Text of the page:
Mines   ire the sul tenv-ii'-ar. u
It-    WhiC)1    th*   P.mi^qnj   .r. I-    Ui'ir»r
00 ft ion of .Ms bounties,   to
1 \   intell i jor.t men.  Mini'
■-■» o
1,3 l.lh J
.- i ;,R .-i„ --H-.C-, j-1 ed
'■■'!  -I -'/'"'lOiird  al,
Irapi'oyAd to  its
f Nature
4-ri--;-ii--i-M i-i-.i-i-i il'M-f -I--fe)ilii.:.iLi.)'
>ol,   ir. an art,  in wlvich all the lights 'if
?noe,   ill the c-.naoit" of mind and dili.-.gene
of .
::aa,  find their1 application.    In the Dominion the   p
rain in ff operation? are' 0f too recent an origin, to   i
■r-sent any masterpieces in the art.    It requires
..g-ii,   the lapse of cnturi. •"-s,  to develop* suoh
uuhtorrandan st mature 3 as can be found in the old:
•Verld, and, .also, 'n Mexico and tho United States,
An extensive subt.erri.nean mine Is a  'rand and
curious structure, and possesses many h'-auti*s
which are understood only by the Initiat'd,    These
•el of panoramic views,like-
] the tor rest rial beauti.es of nature, and are,there-
; fore, not accessible to the multitude as a means
| of enjoyment.    In subterranean mines, there is
[poetry, a.high) religious poetry; the miner, in
ilila lonely chamVrs, is constantly reminded of the
bounties at his disposal, and the assistance that
|h*   needs from a higher power than what man can
I bestow, We regret exceedingly that it is not per-
I mitted to us to luxuriate in the description of
j -.;; ining to its fullest extent; our aim is to be
| ust ful,and. we shall give to the readers of the
j  Prospector, from time to time; raanv of the lead-
j  ing features pointed out by geology, which will
j help the pros poo tor or minor to find the the
{ place where mineral deposits may bo located.
There is vast ou.mt-itdes of useful and valuable
minerals in the Province, which are so profusely ■>
distributed above the water levels of the valleys,
that  there Is very lit tie prospeet of any'extensive operations below that level, for a number of •
years; at least Trs'fftr ars "the general
production of minerals is concerned, for the
mineral resources of the Province are so vast,     j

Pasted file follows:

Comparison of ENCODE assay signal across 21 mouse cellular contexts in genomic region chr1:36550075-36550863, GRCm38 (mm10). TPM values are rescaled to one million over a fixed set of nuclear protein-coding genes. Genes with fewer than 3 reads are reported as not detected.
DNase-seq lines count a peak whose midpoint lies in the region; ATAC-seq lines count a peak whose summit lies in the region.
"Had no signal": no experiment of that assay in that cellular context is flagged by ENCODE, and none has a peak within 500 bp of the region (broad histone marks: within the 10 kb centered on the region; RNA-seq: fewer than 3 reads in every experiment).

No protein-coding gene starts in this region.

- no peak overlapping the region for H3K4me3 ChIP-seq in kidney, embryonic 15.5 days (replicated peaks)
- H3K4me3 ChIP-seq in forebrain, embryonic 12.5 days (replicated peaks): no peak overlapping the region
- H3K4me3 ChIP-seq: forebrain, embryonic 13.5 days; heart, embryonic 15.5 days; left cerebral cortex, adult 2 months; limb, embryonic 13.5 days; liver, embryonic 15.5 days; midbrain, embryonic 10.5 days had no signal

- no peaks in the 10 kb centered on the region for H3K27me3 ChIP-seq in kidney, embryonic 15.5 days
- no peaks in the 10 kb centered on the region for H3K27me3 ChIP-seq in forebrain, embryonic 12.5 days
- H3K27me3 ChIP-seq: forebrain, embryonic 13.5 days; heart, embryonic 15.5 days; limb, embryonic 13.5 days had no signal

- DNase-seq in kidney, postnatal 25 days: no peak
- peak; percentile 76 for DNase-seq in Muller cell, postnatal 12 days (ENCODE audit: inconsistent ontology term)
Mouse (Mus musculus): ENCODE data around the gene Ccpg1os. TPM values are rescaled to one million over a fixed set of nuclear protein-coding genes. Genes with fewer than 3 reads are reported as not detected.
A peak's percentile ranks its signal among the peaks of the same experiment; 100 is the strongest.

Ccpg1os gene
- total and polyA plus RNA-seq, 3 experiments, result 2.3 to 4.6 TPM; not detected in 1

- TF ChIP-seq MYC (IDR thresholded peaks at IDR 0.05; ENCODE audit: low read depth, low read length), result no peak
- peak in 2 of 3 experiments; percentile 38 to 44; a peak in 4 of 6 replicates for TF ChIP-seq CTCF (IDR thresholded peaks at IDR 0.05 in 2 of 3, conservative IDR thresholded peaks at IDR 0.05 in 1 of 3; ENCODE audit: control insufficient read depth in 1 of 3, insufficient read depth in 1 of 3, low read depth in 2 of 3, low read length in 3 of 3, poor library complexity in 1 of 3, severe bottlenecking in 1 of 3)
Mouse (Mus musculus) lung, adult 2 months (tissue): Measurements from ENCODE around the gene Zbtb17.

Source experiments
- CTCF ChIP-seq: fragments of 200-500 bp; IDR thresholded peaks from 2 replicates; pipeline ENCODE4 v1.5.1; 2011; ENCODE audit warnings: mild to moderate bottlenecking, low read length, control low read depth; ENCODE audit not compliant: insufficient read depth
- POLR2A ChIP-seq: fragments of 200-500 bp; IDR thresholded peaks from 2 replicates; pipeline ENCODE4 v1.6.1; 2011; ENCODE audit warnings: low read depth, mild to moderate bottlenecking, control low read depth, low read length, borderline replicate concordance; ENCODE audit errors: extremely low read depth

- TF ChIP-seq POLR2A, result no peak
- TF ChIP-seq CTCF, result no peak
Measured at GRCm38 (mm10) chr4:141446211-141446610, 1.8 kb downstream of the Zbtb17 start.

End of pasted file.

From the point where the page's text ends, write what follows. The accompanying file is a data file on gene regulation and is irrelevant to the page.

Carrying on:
and the means of reduction, and transportation
so limited, that a number of years must elapse
before the necessity of deep miring occurs. But
we trust that in the near future, when we have    j
reduction works, and increased facilities for
transportation, or, a home market ?$r ore's, we   \
shall see the Province' take a prominent place in :
the mining industries'of the'world,
,|Jug|; four days ago, the snow was a-foot deej  in
;town, but the Chinook that has prevailed for the
i lafit few days has removed it.
.Our friend Mr,M.Phillipps, of Tobacco Plains was
jin town the first pf the week.
I Messers Watson ft Usher are busily engaged In run
j ning the tunnel on the Midnight. L'.ey are In &
The St Eugene mine Is working about tor men., V
will have several thousand tons of ore read:; fi
shipment in tho sprint:,
Dont forget the miners meeting, to night.
In our report of the Bachelors ball, wo omitte
to mention friends, Messers Bempsey and Grass!
■who did much to make it a success.
J R.D.Mathers came in from the landing yesterday
,1 He reports the Enow as all .gone thin will .
;i interfere with the hauling of ore at the Worth
.I Star.
Divine service will bo held, at the School room,
on Sunday next, at 7 l/3 O'clock,   All are ir-.yit.
ed. The discourse will be," Anxiety about the
The Ladies of Port Steele, will give a ball to
the Bachelors, on the 14th of Feb, We are assure*
that it will be the dance of the season,
The Elite Minstrels, will be on deck next Monday
evening, the,boys are working hard, and hqpe to
please all who attend the show.
I wining Association Meeting.
j     The regular meeting of tho Port Steele Mining
Association, will be held to night, all members
are requested to be present, as matters of
importance is to con.': before the association.
Of the five or six thousand people who were
j    attracted to the country by the Placer discoveries on Finlay, Wild Horse and Perry Creek,    be
tween the yearn 180-i. and 1